Saturday, January 12, 2019

The Panama Canal

If you’ve never transited the Panama Canal, it’s a wonder to behold. Also a spectacular engineering accomplishment, at least for the early 20th Century.

Today was my third time through, and frankly, it gets better every time. There’s always something new to notice, new to learn. For example, the mule drivers like to yell and argue a lot and LOUDLY with each other, especially at 06:00!  And the line throwers actually had some bullseye targets to practice throwing the ropes to the ships.

A mule. Two lines are attached from it to the ship. There is a mule on both sides of the ship, so, two in front and two in the rear, for a total,of four. They help keep the ship centered in the lock. 

There’s the bullseye for practicing rope tossing. 

The Spaniards first conceived of the idea of building a canal through this isthmus in the 1500’s. Clearly, they were procrastinators. In 1880, the French gave it a go but failed miserably, due in part to financial troubles and a pesky disease called Malaria. After Panama secured its independence in 1903, Teddy Roosevelt jumped at the opportunity to build the waterway and so began the successful construction. It was finished in 1914. The U.S. managed the canal operation until 1999, when it was turned over to Panama.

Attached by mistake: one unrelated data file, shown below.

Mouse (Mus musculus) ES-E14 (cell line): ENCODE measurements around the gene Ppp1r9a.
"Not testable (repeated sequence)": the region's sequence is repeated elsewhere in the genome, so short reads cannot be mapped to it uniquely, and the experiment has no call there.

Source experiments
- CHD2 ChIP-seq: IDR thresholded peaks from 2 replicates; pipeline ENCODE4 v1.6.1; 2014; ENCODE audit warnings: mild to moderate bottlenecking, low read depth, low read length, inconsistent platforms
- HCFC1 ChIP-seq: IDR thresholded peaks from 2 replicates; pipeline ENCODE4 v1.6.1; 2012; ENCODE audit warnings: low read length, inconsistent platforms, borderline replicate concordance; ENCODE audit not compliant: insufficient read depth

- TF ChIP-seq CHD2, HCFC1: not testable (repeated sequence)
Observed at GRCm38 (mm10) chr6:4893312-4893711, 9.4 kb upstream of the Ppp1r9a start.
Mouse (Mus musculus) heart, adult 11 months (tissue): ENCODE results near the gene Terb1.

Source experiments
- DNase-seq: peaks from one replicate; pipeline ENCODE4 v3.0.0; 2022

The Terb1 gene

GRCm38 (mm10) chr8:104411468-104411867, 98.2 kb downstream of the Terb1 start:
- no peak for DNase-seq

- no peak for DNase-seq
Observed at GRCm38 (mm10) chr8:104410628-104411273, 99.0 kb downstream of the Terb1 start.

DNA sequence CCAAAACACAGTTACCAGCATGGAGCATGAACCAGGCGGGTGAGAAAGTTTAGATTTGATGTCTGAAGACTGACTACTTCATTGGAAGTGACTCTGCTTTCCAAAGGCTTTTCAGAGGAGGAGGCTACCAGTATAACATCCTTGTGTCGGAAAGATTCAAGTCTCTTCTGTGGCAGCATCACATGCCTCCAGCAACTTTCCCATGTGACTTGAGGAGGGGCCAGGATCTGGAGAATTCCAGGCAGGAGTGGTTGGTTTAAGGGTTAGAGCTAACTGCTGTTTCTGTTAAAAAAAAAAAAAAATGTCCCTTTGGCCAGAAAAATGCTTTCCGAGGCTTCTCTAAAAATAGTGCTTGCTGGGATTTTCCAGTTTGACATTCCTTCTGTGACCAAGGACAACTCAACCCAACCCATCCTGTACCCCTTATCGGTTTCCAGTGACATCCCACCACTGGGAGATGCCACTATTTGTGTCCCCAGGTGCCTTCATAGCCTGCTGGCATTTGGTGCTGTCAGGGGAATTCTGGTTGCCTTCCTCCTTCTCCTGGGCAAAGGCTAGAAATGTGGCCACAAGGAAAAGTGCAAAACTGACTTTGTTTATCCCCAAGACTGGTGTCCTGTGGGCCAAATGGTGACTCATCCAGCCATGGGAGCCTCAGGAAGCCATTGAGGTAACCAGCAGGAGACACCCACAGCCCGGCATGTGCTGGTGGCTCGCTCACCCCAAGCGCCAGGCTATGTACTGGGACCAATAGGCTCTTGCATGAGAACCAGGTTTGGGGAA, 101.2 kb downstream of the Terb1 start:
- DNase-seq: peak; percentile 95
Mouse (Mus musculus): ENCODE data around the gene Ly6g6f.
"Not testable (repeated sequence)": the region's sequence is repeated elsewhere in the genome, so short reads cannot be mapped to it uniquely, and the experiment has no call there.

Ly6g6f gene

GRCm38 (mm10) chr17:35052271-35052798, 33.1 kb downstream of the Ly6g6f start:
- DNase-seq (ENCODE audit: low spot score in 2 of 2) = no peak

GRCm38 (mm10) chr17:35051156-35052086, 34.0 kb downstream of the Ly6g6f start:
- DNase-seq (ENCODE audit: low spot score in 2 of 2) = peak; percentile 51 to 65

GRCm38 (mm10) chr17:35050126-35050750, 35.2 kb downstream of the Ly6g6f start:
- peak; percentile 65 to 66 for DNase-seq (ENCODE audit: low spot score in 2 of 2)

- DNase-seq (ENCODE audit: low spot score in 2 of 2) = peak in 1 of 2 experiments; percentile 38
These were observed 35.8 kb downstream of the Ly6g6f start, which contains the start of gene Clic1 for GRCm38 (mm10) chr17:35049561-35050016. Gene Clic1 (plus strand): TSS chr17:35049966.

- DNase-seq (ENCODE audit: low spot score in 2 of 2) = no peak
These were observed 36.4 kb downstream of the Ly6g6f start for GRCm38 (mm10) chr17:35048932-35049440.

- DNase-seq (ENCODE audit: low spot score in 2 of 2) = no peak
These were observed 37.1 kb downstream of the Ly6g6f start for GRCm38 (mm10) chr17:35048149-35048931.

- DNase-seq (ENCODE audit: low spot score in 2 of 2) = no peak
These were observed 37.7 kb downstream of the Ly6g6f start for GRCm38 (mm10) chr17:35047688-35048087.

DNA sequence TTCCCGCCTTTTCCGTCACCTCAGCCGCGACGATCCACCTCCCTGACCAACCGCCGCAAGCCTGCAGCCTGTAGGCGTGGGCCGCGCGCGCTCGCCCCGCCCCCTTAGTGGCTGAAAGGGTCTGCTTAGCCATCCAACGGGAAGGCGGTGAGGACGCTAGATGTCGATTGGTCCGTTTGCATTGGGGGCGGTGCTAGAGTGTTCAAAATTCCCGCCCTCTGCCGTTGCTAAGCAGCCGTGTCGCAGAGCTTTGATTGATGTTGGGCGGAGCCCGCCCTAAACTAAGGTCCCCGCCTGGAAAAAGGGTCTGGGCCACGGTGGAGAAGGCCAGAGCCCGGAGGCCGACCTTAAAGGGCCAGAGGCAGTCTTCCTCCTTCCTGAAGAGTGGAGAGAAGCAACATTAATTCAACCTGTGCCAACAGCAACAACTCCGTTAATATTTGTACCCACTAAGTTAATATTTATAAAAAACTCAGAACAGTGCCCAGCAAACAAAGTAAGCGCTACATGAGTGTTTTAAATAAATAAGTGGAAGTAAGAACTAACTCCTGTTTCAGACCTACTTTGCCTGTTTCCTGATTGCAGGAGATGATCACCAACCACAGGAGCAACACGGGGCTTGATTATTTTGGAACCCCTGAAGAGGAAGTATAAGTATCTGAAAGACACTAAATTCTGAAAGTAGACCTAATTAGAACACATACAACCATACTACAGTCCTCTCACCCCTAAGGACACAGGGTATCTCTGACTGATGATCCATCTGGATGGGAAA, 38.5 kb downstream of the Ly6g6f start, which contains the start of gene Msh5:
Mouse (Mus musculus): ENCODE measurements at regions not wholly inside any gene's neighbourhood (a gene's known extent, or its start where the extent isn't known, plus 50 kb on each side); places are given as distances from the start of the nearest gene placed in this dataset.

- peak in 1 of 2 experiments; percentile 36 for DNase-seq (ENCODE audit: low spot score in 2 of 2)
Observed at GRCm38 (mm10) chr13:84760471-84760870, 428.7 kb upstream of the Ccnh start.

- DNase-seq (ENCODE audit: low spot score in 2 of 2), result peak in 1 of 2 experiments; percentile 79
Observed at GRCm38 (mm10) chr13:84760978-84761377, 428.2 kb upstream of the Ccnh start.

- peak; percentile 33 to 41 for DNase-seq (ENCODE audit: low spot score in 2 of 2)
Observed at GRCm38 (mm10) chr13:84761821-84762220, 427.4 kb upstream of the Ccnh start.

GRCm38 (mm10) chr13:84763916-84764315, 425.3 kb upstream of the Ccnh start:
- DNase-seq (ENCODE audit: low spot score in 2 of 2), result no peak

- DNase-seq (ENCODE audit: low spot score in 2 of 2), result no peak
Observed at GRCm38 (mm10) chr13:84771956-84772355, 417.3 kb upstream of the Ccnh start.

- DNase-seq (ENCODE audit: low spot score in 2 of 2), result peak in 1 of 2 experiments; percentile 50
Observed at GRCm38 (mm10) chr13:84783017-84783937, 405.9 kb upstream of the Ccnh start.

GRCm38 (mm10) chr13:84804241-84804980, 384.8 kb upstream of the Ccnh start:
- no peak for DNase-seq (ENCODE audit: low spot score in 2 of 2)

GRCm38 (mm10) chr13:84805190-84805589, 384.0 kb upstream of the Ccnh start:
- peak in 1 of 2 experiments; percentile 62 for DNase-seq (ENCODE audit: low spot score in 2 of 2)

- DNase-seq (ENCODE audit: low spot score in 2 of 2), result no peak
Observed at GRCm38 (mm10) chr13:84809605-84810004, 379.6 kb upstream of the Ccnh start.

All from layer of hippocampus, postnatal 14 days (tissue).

The canal generates a lot of revenue for Panama, as can be witnessed by the recent appearance of its phenomenal skyline that we see today. In the last decade or so, many skyscrapers have been built with the revenue generated by canal operations. There’s some great architecture in the new city center. One of my favorite buildings is the one that looks like a corkscrew. 

The Panama Canal is important because it saves ships an enormous amount of time, money and lives. If it didn’t exist, ships would have to sail south to the bottom of South America and go around Cape Horn. That’s a dangerous stretch of water and really only safely passable during the summer months. Since it opened in 1914, over a million ships have transited the Canal. 

The Canal uses a system of locks that act like water elevators and raises the ships to the level of Gatun Lake, which sits in the middle of the isthmus at about 84 feet above sea level. Our captain calls it “going over the hump”.  The water to do this comes from Gatun Lake itself, using gravity and poured into the locks through a culvert system. It’s pretty ingenious!

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